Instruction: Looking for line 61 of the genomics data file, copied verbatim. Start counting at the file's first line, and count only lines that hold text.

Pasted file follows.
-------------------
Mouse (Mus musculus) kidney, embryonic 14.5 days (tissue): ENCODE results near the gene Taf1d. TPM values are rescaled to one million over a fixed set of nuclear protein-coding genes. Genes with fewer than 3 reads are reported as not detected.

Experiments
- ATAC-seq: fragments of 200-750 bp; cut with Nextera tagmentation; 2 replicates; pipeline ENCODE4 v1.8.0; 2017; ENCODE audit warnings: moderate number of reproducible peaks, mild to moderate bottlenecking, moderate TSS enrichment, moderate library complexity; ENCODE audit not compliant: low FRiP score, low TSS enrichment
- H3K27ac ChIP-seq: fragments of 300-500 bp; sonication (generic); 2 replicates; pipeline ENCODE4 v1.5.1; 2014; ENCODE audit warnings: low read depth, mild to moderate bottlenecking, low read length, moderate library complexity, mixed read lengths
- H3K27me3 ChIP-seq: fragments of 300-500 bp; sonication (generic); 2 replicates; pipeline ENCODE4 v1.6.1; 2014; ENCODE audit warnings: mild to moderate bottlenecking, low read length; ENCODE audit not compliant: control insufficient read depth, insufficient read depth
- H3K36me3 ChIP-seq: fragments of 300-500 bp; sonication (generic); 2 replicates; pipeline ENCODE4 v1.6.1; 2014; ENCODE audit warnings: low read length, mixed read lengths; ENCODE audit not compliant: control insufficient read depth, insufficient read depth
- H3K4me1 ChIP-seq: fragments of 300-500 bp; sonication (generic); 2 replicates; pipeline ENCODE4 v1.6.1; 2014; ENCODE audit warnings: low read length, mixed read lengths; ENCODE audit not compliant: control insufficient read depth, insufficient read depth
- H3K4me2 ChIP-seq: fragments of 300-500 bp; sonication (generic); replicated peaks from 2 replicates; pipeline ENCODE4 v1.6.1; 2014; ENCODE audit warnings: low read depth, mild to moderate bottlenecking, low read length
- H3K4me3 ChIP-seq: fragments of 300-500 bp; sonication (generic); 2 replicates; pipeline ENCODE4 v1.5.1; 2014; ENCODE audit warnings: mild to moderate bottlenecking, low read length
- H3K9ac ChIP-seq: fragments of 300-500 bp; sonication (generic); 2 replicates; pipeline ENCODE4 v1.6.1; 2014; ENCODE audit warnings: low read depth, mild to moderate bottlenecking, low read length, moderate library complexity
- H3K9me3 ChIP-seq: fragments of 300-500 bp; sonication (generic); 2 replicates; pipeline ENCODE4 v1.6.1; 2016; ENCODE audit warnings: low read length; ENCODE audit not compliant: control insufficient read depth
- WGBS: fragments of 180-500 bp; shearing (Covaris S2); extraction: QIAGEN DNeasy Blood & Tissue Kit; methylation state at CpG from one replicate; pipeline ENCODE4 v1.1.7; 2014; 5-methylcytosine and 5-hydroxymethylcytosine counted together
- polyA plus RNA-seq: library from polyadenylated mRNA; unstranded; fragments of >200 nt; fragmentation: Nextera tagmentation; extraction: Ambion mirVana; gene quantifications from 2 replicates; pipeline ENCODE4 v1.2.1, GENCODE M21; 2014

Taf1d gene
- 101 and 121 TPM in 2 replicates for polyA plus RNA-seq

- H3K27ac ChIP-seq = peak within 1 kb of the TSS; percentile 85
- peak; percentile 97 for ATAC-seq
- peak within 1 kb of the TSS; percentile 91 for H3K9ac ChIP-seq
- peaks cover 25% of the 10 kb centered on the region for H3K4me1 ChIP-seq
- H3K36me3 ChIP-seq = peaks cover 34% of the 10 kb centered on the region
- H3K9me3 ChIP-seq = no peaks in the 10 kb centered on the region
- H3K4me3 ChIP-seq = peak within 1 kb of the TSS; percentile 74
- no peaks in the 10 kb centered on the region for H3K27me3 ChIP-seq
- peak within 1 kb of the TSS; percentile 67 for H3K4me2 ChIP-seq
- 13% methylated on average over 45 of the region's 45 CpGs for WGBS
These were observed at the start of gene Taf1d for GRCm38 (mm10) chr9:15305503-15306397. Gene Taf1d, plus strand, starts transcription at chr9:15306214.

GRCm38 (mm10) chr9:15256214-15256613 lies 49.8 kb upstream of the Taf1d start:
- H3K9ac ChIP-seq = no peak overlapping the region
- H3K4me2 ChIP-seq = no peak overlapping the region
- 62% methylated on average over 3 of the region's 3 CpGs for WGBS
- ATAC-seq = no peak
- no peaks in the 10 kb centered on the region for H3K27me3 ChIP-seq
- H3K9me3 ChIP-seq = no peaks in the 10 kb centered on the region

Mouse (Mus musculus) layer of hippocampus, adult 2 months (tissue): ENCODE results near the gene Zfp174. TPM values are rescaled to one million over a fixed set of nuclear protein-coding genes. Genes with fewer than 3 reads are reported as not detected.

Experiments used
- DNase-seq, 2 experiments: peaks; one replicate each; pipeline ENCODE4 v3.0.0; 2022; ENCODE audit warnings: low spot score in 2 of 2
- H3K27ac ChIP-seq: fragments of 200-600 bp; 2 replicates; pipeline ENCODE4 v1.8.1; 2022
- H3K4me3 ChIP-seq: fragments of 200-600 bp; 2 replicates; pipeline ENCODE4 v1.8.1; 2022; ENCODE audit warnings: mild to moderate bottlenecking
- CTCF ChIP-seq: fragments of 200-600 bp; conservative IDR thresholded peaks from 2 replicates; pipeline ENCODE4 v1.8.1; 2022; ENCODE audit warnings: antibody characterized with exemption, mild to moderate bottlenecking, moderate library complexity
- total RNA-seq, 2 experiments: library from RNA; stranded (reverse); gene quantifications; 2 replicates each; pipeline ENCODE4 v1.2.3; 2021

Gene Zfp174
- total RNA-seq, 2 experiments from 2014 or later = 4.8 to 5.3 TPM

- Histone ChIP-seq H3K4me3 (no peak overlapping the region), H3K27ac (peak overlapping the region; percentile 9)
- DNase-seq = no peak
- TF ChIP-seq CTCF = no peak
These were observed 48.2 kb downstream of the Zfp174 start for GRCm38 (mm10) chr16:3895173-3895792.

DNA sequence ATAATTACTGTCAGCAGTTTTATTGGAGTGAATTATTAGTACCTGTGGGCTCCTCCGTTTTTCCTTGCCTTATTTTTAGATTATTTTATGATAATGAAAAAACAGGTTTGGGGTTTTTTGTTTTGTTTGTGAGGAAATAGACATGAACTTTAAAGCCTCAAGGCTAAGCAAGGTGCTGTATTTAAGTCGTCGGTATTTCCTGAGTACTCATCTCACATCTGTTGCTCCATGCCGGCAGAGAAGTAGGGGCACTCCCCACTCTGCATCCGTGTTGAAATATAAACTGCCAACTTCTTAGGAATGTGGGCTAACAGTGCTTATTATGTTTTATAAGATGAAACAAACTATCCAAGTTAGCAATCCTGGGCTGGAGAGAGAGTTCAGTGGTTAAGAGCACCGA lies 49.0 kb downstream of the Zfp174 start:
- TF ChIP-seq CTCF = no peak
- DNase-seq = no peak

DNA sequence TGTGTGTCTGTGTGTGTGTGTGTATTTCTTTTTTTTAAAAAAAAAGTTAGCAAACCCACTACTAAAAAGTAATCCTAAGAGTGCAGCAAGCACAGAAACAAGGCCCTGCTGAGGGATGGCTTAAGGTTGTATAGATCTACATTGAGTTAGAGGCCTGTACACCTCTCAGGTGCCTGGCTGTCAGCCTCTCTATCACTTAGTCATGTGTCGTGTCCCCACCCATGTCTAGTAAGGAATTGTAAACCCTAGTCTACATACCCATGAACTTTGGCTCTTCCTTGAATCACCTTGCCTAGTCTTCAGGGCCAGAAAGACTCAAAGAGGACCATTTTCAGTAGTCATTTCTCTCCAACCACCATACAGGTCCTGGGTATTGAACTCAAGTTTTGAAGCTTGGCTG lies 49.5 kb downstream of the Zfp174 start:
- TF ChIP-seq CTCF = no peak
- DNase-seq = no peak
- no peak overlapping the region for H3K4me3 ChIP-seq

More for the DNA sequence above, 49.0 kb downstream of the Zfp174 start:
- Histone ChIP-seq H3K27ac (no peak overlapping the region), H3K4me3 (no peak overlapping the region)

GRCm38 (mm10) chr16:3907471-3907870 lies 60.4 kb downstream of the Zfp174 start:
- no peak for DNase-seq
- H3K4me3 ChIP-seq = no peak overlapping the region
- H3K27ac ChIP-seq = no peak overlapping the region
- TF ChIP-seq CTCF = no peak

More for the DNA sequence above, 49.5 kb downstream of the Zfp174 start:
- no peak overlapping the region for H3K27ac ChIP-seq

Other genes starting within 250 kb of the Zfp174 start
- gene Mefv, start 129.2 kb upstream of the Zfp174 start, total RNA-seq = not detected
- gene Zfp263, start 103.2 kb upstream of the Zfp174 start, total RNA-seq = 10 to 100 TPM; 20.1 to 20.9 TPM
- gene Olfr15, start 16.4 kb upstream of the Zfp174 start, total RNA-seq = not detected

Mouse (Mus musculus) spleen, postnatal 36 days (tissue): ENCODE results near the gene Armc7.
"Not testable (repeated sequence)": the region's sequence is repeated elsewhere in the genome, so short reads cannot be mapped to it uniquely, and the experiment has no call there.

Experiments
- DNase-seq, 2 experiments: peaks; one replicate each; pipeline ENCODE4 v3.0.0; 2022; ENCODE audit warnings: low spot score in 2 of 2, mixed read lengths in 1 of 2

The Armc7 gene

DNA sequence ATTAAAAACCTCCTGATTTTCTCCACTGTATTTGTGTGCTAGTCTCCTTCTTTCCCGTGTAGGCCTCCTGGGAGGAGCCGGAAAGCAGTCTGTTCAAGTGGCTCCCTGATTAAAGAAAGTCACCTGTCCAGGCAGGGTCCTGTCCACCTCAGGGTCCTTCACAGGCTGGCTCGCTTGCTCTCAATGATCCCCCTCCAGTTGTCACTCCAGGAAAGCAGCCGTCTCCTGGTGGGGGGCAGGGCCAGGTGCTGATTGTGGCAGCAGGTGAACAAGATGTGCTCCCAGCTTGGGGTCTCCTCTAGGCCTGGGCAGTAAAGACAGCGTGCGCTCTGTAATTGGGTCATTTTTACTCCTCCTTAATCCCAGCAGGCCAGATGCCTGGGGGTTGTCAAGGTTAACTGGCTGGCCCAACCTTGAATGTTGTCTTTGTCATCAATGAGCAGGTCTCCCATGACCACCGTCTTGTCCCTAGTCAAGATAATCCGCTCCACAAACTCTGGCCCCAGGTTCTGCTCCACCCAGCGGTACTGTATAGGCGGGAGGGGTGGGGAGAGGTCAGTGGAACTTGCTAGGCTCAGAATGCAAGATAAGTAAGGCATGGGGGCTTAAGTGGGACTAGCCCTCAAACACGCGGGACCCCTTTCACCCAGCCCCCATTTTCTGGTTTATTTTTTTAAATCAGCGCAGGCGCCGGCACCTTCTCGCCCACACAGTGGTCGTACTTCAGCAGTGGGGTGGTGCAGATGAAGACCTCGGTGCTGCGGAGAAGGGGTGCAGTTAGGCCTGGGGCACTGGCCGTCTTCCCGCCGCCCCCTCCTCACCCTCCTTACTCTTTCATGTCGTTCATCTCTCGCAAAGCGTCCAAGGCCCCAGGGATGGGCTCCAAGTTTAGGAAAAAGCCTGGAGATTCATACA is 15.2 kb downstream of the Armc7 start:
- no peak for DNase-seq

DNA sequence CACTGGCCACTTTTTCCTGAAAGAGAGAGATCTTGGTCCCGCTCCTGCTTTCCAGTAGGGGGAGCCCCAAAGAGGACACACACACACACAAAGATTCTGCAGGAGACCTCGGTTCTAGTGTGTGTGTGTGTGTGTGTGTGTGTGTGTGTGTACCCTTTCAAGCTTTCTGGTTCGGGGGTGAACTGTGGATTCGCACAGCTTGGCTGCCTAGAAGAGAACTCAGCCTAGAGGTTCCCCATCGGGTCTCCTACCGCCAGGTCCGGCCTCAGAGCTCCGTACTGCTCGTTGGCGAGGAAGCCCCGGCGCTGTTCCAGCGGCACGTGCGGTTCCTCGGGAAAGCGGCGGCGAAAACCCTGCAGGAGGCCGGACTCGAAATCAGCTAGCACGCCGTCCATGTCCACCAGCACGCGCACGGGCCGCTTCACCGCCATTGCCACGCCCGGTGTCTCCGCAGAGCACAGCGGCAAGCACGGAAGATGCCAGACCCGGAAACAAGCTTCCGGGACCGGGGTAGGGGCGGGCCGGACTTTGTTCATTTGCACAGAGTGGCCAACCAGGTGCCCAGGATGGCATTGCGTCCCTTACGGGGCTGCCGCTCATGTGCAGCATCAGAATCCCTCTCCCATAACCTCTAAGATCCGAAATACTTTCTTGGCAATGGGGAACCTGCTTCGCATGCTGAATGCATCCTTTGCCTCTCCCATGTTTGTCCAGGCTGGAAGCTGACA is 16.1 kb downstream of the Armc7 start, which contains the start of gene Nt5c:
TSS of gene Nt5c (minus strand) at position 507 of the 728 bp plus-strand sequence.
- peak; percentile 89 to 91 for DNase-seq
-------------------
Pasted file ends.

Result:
More for the DNA sequence above, 49.5 kb downstream of the Zfp174 start: